Finally, the economy’s current disappointing growth performance is also reflective of a sustained period of lacklustre productivity growth. The rate of growth in labour productivity has been sliding since 2011–12, slowing to a crawl (just 0.3 per cent) in 2017–18 and then contracting by 0.1 per cent in 2018–19.

Traditionally, Australia has relied quite heavily on a rise in the ratio of capital to labour to drive labour productivity growth. But weak investment has seen growth in economy-wide capital input use fall to less than half its historical average, with the Productivity Commission highlighting “capital shallowing” — a fall in the capital-labour ratio — in 2017–18. Growth in the other driver of labour productivity, so-called multifactor productivity, has also been weak, indicating a more general loss of dynamism. For much of the 2000s, Australia enjoyed a degree of productivity outperformance relative to many other advanced economies, powered by relatively higher investment rates. That surge has now faded — and Australia’s experience has not been unique, with a general downturn in productivity growth unfolding across much of the developed world.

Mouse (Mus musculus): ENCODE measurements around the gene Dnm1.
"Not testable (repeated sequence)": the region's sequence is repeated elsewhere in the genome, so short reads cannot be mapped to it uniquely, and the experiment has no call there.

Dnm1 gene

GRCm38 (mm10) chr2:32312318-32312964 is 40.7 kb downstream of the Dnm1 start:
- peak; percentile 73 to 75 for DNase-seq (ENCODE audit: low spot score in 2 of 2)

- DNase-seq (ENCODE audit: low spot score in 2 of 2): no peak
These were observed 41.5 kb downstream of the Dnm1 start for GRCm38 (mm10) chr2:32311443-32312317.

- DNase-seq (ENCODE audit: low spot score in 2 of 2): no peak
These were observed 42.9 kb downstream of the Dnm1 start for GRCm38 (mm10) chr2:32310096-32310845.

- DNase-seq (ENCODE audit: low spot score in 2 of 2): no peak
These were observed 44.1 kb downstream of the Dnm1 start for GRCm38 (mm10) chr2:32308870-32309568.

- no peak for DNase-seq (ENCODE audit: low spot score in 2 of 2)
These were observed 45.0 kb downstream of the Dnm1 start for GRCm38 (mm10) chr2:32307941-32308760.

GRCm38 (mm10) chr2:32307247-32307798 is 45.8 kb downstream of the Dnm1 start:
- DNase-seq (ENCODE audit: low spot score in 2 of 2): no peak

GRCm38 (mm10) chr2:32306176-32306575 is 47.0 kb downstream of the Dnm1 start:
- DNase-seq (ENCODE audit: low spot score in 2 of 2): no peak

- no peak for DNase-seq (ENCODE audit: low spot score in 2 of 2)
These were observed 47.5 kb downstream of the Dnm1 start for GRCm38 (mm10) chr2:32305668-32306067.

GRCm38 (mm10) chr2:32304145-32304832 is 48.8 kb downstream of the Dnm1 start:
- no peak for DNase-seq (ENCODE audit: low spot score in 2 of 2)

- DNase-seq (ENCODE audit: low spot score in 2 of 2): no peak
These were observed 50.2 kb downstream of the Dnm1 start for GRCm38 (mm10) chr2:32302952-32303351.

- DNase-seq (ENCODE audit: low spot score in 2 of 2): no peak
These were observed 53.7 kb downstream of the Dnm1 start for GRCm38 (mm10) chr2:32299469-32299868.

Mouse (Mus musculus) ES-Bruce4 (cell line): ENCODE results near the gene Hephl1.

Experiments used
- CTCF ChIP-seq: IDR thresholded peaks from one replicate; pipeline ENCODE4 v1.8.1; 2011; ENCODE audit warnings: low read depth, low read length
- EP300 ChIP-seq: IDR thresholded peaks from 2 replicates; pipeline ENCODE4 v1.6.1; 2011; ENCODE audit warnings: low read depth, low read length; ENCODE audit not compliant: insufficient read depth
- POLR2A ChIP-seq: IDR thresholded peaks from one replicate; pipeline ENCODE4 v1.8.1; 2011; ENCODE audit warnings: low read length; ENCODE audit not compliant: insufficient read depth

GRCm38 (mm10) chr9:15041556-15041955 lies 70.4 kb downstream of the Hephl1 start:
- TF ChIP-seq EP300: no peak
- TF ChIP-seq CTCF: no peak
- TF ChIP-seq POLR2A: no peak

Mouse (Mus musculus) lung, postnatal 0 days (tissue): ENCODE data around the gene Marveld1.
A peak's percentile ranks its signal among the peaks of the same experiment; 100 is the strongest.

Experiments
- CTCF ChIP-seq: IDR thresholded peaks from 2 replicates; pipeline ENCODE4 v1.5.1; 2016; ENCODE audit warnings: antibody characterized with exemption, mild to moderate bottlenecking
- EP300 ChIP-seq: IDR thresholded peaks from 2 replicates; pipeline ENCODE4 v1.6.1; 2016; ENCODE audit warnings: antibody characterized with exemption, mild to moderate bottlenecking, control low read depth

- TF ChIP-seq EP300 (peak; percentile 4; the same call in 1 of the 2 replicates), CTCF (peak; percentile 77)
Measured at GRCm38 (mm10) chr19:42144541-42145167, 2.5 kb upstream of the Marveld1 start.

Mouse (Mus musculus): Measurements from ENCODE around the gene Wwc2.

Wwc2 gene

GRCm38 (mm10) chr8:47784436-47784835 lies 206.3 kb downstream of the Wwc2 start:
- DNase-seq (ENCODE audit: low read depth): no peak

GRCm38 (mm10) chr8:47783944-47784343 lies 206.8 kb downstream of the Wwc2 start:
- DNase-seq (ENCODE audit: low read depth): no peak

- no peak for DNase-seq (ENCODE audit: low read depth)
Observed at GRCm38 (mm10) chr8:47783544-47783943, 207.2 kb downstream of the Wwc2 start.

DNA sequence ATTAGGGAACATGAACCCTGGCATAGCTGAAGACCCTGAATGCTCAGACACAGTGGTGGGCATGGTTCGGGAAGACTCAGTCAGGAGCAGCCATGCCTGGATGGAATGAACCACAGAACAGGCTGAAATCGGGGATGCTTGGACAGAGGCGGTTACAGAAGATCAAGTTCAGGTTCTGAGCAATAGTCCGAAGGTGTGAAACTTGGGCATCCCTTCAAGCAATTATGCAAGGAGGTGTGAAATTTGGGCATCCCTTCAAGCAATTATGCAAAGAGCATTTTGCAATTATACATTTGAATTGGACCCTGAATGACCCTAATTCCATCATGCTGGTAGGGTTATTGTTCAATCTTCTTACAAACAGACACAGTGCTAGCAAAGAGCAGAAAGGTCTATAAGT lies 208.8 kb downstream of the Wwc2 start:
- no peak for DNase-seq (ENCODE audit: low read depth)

While the current growth slowdown is a product of global forces as well as domestic conditions, that in no way absolves domestic policy from needing to respond. Rather, it increases the pressure on policymakers to conjure the right mix of fiscal, monetary and structural policy initiatives to again fire up the Australian growth engine. It does, however, complicate their task.